Hybroscale
There exist some programs for visualizing rooted trees or networks, only
few programs for both computing and studying hybridization networks
displaying two bifurcating input trees, and no program, however,
computing all hybridization networks for an arbitrary number (>2) of
non-binary input trees sharing just an overlapping set of
taxa. Hybroscale is specifically designed to combine all of those
functionalities that are, obviously, of high interest for the research
of retiuculate evolution. This program contains a graphical user
interface, which enables an easy handling of its algorithms and
visualization methods.
Download
The program is offered as runnable jar file requiring Java 1.7 or
higher. For a detailed description of how to use the program please have
a look at the manual.
Latest Changes
Performance improved by working on bottlenecks in terms of
time and space comsumption. Redundancy of underlying algorithms
reduced. Method for re-rooting trees by hybridization number
added. New design and new features ensuring a better
useability.
Constraints added for pruning network search spaces or for
filtering a set of calculated networks. The work is motivated
by the paper "Fighting network space: it is time for an
SQL-type language to filter phylogenetic networks"
(arXiv:1310.6844).
Modification to our algorithm such that now all networks
for multiple multifurcating trees sharing just an overlapping
set of taxa can be computed.
Contact
If you have any questions or suggestions how to improve Hybroscale,
please contact
Benjamin
Albrecht .
Simulation
To show the efficiency of its algorithm computing all hybridization
networks for multiple input trees, we have generated a synthetic dataset
and performed a simulation study comparing Hybroscale against PIRN
v.2.0.1 which is, to our knowledge, the best available software for
computing hybridization numbers for more than two input trees. The
synthetic dataset contains tree sets of four different parameters,
namely the number of input trees n, the number of leaves l, an upper
bound for the hybridization number k, and the tangling degree t. Each
input tree of a tree set of size n is an embedded tree of a certain
bicombining network that is computed in respect to these five different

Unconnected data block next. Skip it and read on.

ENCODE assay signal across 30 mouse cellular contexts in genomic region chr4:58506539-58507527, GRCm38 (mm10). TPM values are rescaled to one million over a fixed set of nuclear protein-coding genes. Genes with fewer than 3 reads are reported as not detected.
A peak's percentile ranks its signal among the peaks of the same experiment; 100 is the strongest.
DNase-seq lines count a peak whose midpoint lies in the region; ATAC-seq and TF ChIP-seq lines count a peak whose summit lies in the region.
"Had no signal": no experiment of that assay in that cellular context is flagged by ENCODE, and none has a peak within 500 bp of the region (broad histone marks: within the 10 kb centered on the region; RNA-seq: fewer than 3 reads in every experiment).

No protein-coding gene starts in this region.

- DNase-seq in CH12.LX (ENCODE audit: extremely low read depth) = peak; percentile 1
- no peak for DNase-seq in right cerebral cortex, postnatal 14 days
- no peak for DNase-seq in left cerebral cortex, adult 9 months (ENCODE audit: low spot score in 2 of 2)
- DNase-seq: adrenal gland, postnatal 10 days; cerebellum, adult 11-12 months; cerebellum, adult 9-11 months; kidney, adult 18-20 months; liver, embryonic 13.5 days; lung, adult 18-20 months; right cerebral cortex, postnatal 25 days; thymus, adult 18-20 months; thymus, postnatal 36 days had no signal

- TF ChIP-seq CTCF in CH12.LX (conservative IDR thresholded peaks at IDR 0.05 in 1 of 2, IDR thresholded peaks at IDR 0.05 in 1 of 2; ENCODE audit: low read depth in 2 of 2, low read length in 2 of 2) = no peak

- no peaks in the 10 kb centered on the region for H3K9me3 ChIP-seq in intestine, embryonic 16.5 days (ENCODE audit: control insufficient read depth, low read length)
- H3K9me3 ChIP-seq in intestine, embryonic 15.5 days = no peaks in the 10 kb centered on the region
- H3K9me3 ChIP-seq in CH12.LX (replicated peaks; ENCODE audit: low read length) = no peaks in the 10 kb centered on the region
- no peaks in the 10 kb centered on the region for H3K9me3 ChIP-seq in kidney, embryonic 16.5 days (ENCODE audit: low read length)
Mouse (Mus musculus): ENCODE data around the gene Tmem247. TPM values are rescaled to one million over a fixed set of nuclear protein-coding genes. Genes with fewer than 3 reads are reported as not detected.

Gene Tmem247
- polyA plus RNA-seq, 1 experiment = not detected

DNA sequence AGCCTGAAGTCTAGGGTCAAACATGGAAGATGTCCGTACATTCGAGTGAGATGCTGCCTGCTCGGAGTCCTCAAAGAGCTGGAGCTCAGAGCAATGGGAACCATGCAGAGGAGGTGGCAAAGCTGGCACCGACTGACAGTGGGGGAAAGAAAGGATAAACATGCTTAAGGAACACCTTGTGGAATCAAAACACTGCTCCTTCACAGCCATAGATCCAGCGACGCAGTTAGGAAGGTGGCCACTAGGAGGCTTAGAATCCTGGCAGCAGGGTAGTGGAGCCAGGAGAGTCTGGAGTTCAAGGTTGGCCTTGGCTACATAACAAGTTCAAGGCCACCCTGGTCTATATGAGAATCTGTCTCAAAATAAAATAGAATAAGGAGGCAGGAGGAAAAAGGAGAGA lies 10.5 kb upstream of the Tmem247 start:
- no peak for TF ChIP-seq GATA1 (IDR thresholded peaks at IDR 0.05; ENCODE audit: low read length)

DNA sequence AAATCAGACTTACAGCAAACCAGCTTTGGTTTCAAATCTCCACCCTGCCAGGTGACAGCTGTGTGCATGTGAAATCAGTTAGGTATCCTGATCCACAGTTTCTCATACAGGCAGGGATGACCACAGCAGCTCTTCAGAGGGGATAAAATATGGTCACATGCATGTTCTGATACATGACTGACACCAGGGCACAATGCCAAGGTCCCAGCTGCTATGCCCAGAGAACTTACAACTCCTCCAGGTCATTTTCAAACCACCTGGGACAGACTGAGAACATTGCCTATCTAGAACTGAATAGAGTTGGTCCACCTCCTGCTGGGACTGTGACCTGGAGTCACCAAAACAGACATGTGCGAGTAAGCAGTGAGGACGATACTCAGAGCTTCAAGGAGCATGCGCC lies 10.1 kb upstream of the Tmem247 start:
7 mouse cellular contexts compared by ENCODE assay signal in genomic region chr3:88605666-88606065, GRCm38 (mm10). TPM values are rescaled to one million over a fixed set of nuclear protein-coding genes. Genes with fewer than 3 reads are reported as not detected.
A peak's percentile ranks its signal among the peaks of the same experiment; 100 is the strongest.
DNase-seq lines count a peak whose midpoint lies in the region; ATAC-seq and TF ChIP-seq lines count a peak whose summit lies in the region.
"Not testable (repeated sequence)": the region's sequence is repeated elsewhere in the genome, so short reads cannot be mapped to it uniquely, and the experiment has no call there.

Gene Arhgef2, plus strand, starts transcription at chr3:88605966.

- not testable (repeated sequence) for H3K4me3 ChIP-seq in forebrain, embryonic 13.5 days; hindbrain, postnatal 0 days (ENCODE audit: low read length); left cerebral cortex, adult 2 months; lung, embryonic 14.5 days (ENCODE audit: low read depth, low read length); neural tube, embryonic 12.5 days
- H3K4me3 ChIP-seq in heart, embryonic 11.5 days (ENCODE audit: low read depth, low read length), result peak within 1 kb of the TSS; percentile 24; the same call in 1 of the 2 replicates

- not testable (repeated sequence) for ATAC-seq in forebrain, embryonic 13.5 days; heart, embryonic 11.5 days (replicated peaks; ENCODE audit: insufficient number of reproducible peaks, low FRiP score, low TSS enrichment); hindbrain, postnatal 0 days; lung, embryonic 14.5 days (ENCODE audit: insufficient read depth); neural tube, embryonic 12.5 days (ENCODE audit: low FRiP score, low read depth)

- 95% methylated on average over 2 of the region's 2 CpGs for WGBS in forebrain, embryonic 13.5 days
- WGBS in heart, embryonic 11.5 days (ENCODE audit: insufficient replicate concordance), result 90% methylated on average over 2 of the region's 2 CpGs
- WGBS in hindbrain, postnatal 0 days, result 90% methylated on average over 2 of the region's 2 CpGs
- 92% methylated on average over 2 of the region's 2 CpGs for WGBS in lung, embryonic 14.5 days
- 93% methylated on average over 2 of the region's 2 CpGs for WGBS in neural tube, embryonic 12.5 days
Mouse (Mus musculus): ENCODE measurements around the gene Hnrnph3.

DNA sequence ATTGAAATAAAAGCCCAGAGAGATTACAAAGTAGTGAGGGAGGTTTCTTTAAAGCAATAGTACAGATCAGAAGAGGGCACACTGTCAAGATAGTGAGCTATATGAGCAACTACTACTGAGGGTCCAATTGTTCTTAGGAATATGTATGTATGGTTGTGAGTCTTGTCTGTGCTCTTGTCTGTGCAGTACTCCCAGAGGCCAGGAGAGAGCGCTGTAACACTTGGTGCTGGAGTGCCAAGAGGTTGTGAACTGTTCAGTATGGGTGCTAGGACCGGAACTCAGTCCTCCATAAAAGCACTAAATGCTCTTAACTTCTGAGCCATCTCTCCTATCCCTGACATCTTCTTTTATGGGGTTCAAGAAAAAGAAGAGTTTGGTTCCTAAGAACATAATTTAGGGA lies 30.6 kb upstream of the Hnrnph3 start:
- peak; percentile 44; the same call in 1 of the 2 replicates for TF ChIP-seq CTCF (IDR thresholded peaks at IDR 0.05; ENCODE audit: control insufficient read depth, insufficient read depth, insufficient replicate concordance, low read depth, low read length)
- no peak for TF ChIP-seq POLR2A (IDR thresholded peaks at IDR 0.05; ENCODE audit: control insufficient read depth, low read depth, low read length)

parameters as follows: Firstly, a random binary tree containing l leaves
is computed and, secondly, k edges are inserted in respect to the
parameter t such that the resulting network contains k reticulation
nodes with indegree two.
Both software packages have been run on a grid computer containing 16
cores and 40GB RAM for our synthetic dataset consisting of 2430 tree
sets with parameters n in {3,4,5}, l in {10,25,50}, k in {5,10,15}, and
t in {1,3,5}. The result of our simulation study as well as the
synthetic dataset can be downloaded from below:
Publications
Publications dealing with Hybroscale:
- under review -
Publications dealing with the algorithm computing all hybridization networks for multiple binary phylogenetic input trees:
Benjamin Albrecht ,
Computing Hybridization Networks for Multiple Rooted Binary Phylogenetic Trees by Maximum Acyclic Agreement Forests , arXiv:1408.3044, 2014.
Benjamin Albrecht ,
Computing all hybridization networks for multiple binary phylogenetic input trees , BMC Bioinformatics, vol. 16, no. 236, pp. 439-441, 2015.
Publications dealing with an algorithm computing all hybridization networks for two binary phylogenetic input trees:
Celine Scornavacca, Simone Linz,
Benjamin Albrecht ,
A First Step Toward Computing All Hybridization Networks For Two Rooted Binary Phylogenetic Trees , Journal of Computational Biology, vol. 19, no. 11, pp. 1227-1242, 2012.
Benjamin Albrecht , Celine Scornavacca, Alberto Cenci, Daniel H Huson,
Fast computation of minimum hybridization networks , Bioinformatics, vol. 28, no. 2, pp. 191-197, 2011.